Two years ago, I accepted the invite of a former coworker to go see the movie “IT.” We went the Saturday night of opening weekend and the theater was packed. Right away we noticed there were a lot of children, some as young as 3 or 4 in attendance. “IT” is an R-rated horror movie full of blood, gore and other spooky stuff. As soon as Pennywise unhinged his jaw and devoured some children, many of the kids began crying, screaming and running out.
We felt bad for the kids — the movie is designed to scare adults, so I can’t imagine what it is like to watch it as a kid. This past weekend, we went and saw “IT: Chapter Two,” and once again there were a lot of kids in the theater with their parents. And once again a lot of the kids panicked.
Bringing kids to an R-rated movie is not a new trend in Sedalia. In 2009, “The Watchmen” came out. Even though “The Watchmen” is a gritty, ultra-violent story with a male character who wears nothing from the waist down for most of the movie and most certainly earned its R rating, the movie was marketed as a normal superhero movie. The Galaxy did everything they could to warn parents this was not a safe film for kids. They had signs posted and Seth (Wagenknecht) himself told every parent at the theater entrance it was not kid-friendly and no they would not refund tickets once they went in the auditorium. Some parents heeded the warnings, others did not. And after the six straight minutes of violence that opens “The Watchmen,” the second Dr. Manhattan swayed on to the screen, parents grabbed their kids and fled. Then complained that they did not get refunds.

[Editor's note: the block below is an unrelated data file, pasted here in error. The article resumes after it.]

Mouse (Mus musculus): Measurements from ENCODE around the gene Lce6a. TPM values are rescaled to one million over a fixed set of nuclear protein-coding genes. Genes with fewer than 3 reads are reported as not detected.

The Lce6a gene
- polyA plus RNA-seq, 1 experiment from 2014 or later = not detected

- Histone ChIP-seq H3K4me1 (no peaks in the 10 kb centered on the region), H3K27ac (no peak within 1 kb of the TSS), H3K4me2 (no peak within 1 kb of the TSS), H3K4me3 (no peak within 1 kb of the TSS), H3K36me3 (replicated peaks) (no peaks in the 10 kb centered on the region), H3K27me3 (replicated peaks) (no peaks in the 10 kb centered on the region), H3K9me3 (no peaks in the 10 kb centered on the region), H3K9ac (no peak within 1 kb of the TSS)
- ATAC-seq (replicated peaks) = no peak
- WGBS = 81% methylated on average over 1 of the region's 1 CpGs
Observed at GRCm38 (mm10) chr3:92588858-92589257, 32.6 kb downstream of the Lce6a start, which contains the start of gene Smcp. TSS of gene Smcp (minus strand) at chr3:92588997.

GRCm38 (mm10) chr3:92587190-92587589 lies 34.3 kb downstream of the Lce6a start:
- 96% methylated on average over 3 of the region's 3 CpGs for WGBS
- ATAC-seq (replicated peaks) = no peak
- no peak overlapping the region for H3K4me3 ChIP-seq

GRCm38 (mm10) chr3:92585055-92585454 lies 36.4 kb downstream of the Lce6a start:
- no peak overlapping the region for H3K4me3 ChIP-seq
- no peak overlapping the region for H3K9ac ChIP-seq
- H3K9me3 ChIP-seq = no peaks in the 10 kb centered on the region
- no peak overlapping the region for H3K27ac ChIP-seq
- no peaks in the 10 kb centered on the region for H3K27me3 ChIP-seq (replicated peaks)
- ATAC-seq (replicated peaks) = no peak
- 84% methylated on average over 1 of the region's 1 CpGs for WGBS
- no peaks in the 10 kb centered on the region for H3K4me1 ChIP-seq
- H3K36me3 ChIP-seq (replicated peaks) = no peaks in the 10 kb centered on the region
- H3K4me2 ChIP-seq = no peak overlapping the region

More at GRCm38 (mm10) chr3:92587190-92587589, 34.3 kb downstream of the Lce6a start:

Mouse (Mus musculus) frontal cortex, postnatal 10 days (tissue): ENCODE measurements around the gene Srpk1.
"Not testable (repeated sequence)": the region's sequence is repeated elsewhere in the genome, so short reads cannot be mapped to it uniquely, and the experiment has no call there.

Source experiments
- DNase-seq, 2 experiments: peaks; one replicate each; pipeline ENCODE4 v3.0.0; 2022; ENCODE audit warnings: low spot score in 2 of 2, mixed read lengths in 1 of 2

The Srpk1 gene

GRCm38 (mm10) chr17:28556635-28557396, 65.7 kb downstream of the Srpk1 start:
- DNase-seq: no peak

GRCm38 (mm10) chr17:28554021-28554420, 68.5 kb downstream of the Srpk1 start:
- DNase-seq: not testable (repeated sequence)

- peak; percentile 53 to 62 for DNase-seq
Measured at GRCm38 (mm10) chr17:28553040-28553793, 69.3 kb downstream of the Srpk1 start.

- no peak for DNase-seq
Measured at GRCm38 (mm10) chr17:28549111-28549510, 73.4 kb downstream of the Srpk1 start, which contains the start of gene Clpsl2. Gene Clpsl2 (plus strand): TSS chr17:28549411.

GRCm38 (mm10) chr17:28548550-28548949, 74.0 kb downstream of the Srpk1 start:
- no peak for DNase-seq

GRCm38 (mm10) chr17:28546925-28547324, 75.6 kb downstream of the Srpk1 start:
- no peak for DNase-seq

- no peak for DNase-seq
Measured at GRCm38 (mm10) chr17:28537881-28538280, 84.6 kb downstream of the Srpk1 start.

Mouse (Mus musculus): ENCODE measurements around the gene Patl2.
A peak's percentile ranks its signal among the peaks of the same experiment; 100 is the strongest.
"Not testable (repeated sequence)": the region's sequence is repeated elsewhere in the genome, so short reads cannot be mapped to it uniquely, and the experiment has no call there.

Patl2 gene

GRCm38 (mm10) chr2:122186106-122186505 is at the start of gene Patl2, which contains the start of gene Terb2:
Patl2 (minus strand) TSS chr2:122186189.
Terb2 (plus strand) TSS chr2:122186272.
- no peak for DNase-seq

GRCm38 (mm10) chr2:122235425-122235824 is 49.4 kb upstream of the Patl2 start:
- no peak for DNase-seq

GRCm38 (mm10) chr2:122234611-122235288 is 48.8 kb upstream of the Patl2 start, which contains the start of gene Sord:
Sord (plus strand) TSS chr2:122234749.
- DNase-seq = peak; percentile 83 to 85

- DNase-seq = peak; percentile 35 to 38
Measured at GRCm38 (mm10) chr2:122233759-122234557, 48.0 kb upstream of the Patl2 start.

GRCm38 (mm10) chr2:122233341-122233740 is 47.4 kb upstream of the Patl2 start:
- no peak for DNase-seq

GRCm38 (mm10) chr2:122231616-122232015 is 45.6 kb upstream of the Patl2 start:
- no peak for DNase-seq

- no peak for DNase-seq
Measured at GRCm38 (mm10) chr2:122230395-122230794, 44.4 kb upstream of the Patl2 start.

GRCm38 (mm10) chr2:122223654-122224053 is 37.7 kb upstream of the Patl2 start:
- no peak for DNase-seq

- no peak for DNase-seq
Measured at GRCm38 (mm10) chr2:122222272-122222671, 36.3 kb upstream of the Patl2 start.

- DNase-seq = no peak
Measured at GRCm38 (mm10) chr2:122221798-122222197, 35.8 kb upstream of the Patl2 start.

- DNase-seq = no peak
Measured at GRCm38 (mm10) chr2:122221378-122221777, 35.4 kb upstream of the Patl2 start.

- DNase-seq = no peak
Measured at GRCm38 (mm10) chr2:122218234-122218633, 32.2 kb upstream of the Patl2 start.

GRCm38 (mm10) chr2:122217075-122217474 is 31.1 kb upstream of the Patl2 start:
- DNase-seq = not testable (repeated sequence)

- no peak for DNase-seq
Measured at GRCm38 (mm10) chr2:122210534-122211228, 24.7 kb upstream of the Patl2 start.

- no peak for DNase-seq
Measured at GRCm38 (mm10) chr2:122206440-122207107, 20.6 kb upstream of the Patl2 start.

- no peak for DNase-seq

When it comes to mature content, I know all kids react differently. Some kids know from the start that things on the screen aren’t real and can sit through things that make me squirm as an adult. However, my heart goes out to the kids who panic and have to sit through it for whatever reason.
I see so many people lamenting that children, in general, are losing their innocence earlier and earlier but then I see so many kids at places that aren’t appropriate for kids. Or I see parents complaining there are places that restrict kid’s entries. A friend who worked at an adult store dealt with at least one parent a week who was upset they could not bring their kids into a store that exclusively sold sexually explicit items. I am no child psychiatry expert, but I feel like exposing kids to mature content at a younger and younger age does kids no good overall.
I know not all parents are like this, but it worries me that it seems like this trend is growing year after year.
I appreciate that The Galaxy cinema has, for as long as I can remember, done everything in its power to educate, inform and prevent teenagers from sneaking into R-rated movies (even though this meant I could not see “Jackass: The Movie” as a teen). But at the end of the day, there is only so much businesses can do. It is up to the people raising the kids to put boundaries on content that is consumed.
I know that can be difficult because kids see ads for things or they hear their friends talking about it and they just will not stop asking about it. But, it is probably worth it in the long run.